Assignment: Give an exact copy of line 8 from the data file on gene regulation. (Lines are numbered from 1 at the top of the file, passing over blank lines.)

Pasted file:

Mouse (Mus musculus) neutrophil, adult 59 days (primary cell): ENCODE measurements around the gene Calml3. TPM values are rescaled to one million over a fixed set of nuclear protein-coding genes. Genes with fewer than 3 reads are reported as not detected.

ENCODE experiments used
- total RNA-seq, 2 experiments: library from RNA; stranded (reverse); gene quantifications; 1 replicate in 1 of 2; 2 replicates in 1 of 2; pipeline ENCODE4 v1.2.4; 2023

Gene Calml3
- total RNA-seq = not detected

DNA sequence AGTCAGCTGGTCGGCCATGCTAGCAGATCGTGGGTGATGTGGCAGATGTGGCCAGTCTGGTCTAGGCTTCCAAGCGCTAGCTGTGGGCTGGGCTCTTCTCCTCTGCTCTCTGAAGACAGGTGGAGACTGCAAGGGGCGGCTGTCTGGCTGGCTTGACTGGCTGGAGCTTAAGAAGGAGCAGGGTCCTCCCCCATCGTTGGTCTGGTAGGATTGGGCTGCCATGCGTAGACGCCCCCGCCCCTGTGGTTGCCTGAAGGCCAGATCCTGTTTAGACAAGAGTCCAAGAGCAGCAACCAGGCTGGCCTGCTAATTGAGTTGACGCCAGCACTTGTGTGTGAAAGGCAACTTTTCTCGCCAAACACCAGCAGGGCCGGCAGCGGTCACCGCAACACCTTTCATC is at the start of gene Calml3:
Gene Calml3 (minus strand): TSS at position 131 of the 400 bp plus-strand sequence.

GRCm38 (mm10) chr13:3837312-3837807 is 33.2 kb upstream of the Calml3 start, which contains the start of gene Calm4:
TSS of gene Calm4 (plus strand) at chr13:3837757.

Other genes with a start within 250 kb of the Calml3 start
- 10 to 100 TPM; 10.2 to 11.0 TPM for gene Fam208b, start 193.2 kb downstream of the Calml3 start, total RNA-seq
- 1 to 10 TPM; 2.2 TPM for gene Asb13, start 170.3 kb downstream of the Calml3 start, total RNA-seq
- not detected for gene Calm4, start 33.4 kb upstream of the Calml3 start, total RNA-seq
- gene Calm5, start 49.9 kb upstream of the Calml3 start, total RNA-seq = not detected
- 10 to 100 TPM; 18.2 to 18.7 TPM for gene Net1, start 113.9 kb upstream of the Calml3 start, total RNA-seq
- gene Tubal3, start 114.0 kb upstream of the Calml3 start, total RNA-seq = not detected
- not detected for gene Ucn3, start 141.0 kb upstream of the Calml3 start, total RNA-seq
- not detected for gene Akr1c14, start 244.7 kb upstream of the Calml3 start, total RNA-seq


GRCm38 (mm10) chr13:3837312-3837807 is 33.2 kb upstream of the Calml3 start, which contains the start of gene Calm4: